THE REPUBLIC OF UGANDA
IN THE HIGH COURT OF UGANDA
MISCELLANEOUS APPLICATION NO. 344 OF 2014
(ARISING FROM CIVIL SUIT NO. 234 OF 2014)
GEOFFREY KISEMBO DAVID ::::::::::::::::::::::::::::::::: PLAINTIFF
STANDARD CHARTERED BANK UGANDA LTD ::::::::::: DEFENDANT
BEFORE: HON. LADY JUSTICE ELIZABETH MUSOKE
The plaintiff/applicant sued the defendant/respondent for a declaration that the scheduled disciplinary hearing against the plaintiff that had been fixed for hearing on the 16th July 2014, was unlawful; the said hearing be postponed sine die until the conclusion of the criminal proceedings instituted by the defendant against the plaintiff; and for a temporary injunction so restraining the defendants, till the disposal of the main suit.
The background of this application is that the applicant had been employed by the respondent since 1st November 2010. Upon allegations of gross misconduct where initial findings indicated that the applicant had sent funds that had not been applied for to third parties without authorization, he was placed on investigative suspension on 30th April 2014. He was later invited for a disciplinary hearing that had been scheduled to take place on the 16th July 2014.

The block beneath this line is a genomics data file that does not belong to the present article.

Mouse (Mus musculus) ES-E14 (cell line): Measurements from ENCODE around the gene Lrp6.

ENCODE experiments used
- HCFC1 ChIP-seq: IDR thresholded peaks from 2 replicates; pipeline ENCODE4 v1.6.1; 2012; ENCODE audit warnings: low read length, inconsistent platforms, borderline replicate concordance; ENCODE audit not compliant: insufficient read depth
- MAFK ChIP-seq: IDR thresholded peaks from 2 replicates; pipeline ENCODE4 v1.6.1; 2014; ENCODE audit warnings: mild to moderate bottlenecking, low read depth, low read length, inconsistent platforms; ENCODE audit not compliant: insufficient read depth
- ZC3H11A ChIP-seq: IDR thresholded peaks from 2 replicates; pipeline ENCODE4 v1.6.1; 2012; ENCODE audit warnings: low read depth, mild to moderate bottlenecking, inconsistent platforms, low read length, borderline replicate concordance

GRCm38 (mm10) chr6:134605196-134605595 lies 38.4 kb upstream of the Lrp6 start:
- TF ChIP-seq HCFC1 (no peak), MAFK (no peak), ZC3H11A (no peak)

The plaintiff/applicant then filed HCCS 234 of 2014 for the above said orders. He also filed MA 344/2014 for a temporary injunction to restrain the respondents as indicated above. A further application MA 345 of 2014 was filed for an interim order to issue accordingly. The interim order was issued on 15/07/2014 to restrain the defendant/respondent from carrying out the actions specified above, until the final disposal of the main application which is before me right now for disposal.
This is an application brought under Order 41 Rules 1, 2 and 9 of the Civil Procedure Rules, S. 98 of Civil Procedure Act and S. 33 of the Judicature Act Cap 13 for orders that:
A temporary injunction doth issue restraining the respondent, its disciplinary committee, staff or agents/servants from holding the disciplinary hearing against the applicant until the disposal of the main suit.
The costs of the application be provided for.
The grounds on which the application is premised are:
“a) That the applicant is an employee of the respondent company.
b) That on the 30th day of April 2014, the respondent wrote to the applicant a letter suspending him from duty alleging misconduct.
That the respondent then immediately thereafter also commenced criminal proceedings against the plaintiff.
That the respondent has now summoned the applicant to attend a disciplinary hearing on the 16th of July 2014 at 9.00 a.m.
That subjecting the applicant to internal disciplinary hearing and at the same time with criminal proceedings contravenes the established law of res subjudice and also infringes on the applicant’s right to remain silent in the criminal proceedings as the internal disciplinary hearing will prejudice the criminal hearing.